RI’s surprisingly good ranking for retirement raises important considerations.

Bankrate has published its “The best and worst states for retirement 2021” and as indicated in the featured image of this post (if you look closely), Rhode Island does pretty… not terribly, coming in at twentieth among the fifty states.

As is often the case with these more-broadly-construed rankings, the key conclusions are to be found a layer or two down from the headline.  Here are the underlying ranks that contributed to the Ocean State’s overall score (with the percentage weighting for each factor):

  • Affordability (40%, measuring cost of living and taxes): 44
  • Wellness (20%, broadly measuring quality of life): 12
  • Culture (15%, measuring the number of cultural institutions/businesses): 5
  • Weather (15%): 22
  • Crime (10%): 7

Those who take an interest in Rhode Island’s condition should consider three possible lessons from this outcome.

First, not unexpectedly, Rhode Island does poorly when it comes to affordability.  Our better-than-average showing comes from the attractiveness of living here for other reasons, the experience of it.  Government officials and others who advocate for change have to careful of adding costs on the affordability side, but also on keeping crime down, allowing areas to keep their unique character, allowing compelling businesses and institutions to pop up, and so on.  In some ways, WaterFire could be considered emblematic.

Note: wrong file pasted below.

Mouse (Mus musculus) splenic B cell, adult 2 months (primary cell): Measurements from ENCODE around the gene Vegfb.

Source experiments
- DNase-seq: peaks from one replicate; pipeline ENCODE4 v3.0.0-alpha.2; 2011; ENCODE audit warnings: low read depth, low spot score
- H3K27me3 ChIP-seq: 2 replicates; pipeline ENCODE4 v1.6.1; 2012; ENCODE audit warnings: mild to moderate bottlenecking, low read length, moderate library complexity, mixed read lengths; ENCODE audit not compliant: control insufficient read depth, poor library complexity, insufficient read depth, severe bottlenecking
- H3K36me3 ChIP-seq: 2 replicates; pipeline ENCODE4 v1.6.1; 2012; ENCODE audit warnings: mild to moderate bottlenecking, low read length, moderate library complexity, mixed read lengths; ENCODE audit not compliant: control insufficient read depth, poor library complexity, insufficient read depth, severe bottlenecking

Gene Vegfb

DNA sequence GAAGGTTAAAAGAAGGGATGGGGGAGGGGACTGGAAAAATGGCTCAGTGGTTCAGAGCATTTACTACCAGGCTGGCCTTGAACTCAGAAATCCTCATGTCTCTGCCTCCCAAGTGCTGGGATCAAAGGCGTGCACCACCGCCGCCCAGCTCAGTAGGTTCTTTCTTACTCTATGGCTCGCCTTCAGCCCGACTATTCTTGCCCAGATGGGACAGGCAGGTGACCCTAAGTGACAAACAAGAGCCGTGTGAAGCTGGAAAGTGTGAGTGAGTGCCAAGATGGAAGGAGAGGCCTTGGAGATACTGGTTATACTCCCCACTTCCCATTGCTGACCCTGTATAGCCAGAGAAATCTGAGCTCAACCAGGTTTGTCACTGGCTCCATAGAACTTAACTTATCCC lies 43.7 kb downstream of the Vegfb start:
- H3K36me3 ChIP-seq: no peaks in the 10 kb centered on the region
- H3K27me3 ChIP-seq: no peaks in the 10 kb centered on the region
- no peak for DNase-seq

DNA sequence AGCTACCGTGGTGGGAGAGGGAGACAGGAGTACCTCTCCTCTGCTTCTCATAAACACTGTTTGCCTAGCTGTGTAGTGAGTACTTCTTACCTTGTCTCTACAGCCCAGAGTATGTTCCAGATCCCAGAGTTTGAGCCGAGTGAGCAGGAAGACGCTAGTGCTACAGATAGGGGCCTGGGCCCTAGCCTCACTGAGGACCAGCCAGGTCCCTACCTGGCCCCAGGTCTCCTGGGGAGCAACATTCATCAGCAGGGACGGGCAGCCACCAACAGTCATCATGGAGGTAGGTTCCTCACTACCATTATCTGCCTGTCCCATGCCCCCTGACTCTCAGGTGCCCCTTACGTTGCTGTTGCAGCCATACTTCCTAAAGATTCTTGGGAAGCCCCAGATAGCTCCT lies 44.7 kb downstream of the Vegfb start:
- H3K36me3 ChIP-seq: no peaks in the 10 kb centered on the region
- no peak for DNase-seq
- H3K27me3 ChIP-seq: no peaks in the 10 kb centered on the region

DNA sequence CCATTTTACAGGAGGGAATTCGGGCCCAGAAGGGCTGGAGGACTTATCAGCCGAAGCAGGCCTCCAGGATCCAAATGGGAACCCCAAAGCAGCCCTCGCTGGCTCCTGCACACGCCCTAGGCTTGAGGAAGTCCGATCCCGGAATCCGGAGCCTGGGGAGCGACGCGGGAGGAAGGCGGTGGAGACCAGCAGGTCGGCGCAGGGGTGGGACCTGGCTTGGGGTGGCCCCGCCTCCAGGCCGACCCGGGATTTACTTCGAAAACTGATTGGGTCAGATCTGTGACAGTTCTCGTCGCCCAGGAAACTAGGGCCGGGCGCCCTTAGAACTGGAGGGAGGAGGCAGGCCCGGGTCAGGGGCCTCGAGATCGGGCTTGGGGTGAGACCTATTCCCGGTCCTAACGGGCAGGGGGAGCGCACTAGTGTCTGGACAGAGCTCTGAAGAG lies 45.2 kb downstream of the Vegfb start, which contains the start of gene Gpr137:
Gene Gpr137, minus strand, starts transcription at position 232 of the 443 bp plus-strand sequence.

Second, if Rhode Island is attractive for retirees, in part because the weather is actually not terrible, that should raise some doubts about typical excuses made for our residents’ leaving, particularly for Florida.  Yes, weather is probably a factor for some (and while 22 isn’t bad, that is our second-worst rank on the above list), but it’s almost certainly not the primary story.

Third, just imagine if Rhode Island could get its taxes and cost of living under control.  If we could get affordability down to the level of places like Delaware, Pennsylvania, and New Hampshire, we would rocket up to sixth place, right behind Massachusetts.

Of course, being attractive for retirees isn’t self-evidently a state’s best target, and using a single organization’s ranking for metrics isn’t the way we should go about it, if it were.  The lessons are valuable, though, and give a tangible example for how policy decisions can be considered.

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